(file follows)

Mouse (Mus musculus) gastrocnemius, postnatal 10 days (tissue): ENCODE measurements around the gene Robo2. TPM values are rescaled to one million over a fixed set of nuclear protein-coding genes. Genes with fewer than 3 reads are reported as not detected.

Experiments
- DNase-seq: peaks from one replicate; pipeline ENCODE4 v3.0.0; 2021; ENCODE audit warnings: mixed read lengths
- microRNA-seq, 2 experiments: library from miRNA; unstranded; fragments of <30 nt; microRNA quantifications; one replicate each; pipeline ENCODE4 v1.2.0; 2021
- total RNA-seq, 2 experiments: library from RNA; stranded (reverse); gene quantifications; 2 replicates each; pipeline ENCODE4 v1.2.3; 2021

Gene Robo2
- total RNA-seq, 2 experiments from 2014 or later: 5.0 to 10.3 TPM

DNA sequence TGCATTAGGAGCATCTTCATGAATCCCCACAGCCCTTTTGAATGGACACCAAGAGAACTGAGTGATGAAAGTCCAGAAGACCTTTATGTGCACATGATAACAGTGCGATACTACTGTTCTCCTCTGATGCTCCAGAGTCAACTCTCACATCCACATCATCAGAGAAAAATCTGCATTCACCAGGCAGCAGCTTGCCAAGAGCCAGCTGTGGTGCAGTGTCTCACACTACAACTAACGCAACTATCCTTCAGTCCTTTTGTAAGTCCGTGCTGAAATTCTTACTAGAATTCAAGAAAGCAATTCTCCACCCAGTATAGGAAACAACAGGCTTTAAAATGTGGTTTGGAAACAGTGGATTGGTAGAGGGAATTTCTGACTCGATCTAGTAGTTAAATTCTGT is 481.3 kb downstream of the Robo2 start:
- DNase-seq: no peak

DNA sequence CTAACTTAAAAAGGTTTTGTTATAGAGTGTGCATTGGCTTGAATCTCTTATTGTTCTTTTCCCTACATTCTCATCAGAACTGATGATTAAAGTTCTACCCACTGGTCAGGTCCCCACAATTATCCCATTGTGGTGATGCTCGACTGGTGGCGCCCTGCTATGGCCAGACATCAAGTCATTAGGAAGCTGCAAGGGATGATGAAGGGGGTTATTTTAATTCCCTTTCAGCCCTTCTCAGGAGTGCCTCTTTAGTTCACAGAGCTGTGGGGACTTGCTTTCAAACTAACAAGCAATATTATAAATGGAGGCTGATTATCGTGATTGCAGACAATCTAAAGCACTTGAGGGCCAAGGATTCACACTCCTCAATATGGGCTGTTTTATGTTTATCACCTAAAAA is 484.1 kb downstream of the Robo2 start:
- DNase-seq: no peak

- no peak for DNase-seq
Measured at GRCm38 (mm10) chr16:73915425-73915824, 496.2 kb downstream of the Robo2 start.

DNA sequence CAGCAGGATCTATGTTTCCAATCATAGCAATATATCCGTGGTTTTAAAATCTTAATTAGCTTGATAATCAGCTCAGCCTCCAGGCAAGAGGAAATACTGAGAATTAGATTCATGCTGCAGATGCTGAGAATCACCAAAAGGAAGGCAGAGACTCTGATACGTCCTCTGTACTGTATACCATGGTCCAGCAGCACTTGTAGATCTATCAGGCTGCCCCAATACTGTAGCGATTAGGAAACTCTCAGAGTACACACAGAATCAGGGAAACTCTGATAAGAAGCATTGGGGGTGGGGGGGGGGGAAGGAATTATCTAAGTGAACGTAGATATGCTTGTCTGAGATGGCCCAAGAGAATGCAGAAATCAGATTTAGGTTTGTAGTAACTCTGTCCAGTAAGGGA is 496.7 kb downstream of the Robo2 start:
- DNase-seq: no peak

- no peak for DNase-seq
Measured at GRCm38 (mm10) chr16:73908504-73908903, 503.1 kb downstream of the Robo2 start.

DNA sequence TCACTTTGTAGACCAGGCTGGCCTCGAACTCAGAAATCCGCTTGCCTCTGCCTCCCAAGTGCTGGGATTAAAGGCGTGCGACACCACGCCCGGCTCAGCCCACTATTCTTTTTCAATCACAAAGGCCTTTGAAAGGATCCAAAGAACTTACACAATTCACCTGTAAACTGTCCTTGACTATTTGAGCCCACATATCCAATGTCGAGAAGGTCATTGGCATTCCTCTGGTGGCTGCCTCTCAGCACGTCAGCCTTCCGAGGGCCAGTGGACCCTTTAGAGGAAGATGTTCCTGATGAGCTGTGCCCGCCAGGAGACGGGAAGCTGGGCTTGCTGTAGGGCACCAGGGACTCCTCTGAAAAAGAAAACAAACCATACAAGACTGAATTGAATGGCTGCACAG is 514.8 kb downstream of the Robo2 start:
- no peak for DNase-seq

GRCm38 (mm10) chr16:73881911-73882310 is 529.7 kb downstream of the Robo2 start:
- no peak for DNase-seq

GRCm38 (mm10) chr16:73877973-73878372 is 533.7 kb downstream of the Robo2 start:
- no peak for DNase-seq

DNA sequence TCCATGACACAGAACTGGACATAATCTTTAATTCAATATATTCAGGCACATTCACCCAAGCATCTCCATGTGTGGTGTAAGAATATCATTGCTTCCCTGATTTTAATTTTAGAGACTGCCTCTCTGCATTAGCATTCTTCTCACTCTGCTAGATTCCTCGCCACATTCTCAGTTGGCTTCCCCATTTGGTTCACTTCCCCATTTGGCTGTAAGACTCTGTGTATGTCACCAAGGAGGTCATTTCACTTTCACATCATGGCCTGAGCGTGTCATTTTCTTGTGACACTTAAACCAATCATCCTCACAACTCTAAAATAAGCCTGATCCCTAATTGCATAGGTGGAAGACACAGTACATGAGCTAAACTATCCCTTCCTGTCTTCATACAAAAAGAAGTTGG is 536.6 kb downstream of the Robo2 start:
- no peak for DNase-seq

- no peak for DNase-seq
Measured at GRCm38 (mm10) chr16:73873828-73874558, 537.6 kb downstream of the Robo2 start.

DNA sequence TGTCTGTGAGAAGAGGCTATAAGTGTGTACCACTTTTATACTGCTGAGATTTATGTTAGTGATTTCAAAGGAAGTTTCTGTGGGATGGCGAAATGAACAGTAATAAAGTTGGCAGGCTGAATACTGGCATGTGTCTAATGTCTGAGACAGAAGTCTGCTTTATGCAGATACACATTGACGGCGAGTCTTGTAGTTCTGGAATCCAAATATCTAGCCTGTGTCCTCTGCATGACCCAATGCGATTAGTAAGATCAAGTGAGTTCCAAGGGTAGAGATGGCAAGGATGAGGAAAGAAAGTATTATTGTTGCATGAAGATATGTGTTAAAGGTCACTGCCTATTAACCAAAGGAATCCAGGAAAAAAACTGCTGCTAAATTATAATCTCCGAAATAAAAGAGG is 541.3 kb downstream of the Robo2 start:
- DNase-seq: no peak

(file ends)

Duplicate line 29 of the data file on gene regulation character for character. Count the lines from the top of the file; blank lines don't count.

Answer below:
- DNase-seq: no peak